Updated: March 27, 2018 at 1:50 p.m.
The hum of ukuleles and vibrant small dishes and treats at D.C.’s newest taco restaurant will send you straight to Oahu.
Tiki Taco, located at 2010 P St. NW, opened this month to serve up a unique fusion of Mexican food with an island-like Polynesian flair in Dupont Circle. The cozy spot features tacos with Polynesian fillings like pork, fish and beef as well as more traditional Hawaiian dishes, like poke – a marinated raw fish dish similar to ceviche.
Ryan Fichter, the owner and chef at Tiki Taco, said he wanted to put a unique spin on a staple of D.C. cuisine – tacos and other Mexican small dishes – using what he learned from working more than five years in sunny Hawaii.
“I wanted to kind of create a Caribbean island infusion, but take those flavors and put them in a vessel basically everybody knows and recognizes,” Fichter said.
Originally from Howard County, Md., Fichter worked at a number of restaurants in the DMV before traveling around the nation. His culinary education took him to New York, and later worked at restaurants in North Carolina, before he landed at a Hawaiian resort spot. His career as a chef, combined with his experiences cooking and socializing with locals in Hawaii, inspired the fusion style of Tiki Taco.
“It was really just a sense of family and ohana out there,” he said. “They gave me an honorary nickname as Ha-Ryan.”
After working as a chef at Thunder Burger and the Georgetown restaurant Maxime, Fichter decided to create a restaurant that was both unique and rooted in his experiences.
The menu’s main feature is the choice of one taco for $3.50 or three tacos for $9.75, consisting of fixed fillings to choose from. Taco selections include savory pork with an acidically sweet pineapple salsa, salted beef with an earthy watercress namul or fresh fish with crisp cabbage and a subtly spicy Sriracha aioli.
The poke bowls have two choices of protein – salmon for $10 and ahi tuna at $12 – along with a $7 vegetarian dish. All poke options incorporate tasty Maui sweet onions, with variations on other ingredients for their four flavor options, such as pineapple salsa, cilantro and lime juice toppings for their Tiki style.
The entrance to the restaurant is four steps down a dark stairwell leading to a small, cozy basement. Reggae-style music plays in the background as you are greeted with a warm “Ahola” from the restaurant’s workers.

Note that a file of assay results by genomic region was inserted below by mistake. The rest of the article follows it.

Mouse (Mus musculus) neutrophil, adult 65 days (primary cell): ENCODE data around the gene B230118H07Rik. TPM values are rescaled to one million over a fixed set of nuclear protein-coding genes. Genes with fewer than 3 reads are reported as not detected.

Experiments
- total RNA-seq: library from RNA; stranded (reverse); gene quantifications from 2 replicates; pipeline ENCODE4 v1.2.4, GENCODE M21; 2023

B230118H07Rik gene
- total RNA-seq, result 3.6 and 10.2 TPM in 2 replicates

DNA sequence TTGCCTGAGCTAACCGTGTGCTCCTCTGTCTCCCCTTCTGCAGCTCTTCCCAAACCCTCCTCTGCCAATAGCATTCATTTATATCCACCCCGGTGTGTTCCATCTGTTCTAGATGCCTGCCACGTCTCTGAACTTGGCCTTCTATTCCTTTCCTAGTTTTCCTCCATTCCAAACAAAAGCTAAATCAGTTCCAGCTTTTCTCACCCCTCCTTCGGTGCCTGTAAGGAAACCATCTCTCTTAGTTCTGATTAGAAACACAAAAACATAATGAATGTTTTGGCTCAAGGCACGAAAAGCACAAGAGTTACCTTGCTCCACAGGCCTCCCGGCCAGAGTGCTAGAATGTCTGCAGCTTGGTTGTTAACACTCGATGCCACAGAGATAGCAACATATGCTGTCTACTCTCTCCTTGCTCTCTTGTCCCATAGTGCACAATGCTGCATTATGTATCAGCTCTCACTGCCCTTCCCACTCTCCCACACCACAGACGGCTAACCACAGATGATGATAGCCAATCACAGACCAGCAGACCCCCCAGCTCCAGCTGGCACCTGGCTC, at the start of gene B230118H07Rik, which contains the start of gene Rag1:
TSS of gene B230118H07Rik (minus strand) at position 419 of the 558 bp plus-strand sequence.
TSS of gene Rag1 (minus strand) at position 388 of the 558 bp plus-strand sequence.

Six bar stools are placed by a bar shelf that extends the length of the wall, and the other side has three tables that seat four people. Pictures of Hawaiian beaches and tiki torches cover the brightly colored walls. The atmosphere evokes a sense of beachlike calm, and the fresh foods are no exception.
Share appetizers like hummus made from edamame for $7 and wings in a spiced pineapple sauce for $10, or try the power greens salad in a sesame ginger dressing for $8. Pair the smooth hummus with the salty, fried corn chips ($6) for a delicious contrast and texture.
“I try to stay true to form to the flavors that I have tasted out there by all of the true Hawaiians who taught me how to make this food,” he said.
Shaved ice is the speciality dessert of Tiki Taco with more than 20 flavors to choose from like lime-lemon, root beer and mango. The frosty treat comes in a small size for $3 or large for $5. The shaved ice is flavored with a syrup and then served in a paper cup with a sour worm garnish.
Fichter has recently added a daily special taco to the menu each day of the week depending on the ingredients available, and soon, he will be offering breakfast items like huevos rancheros and breakfast burritos.
“I try to bring the islands to you, with the flavors I am invoking in the food that I cook,” Fichter said.
This post was updated to reflect the following correction:
The Hatchet incorrectly reported that the shaved ice is served out of a styrofoam cup. It is served out of a paper cup. We regret this error.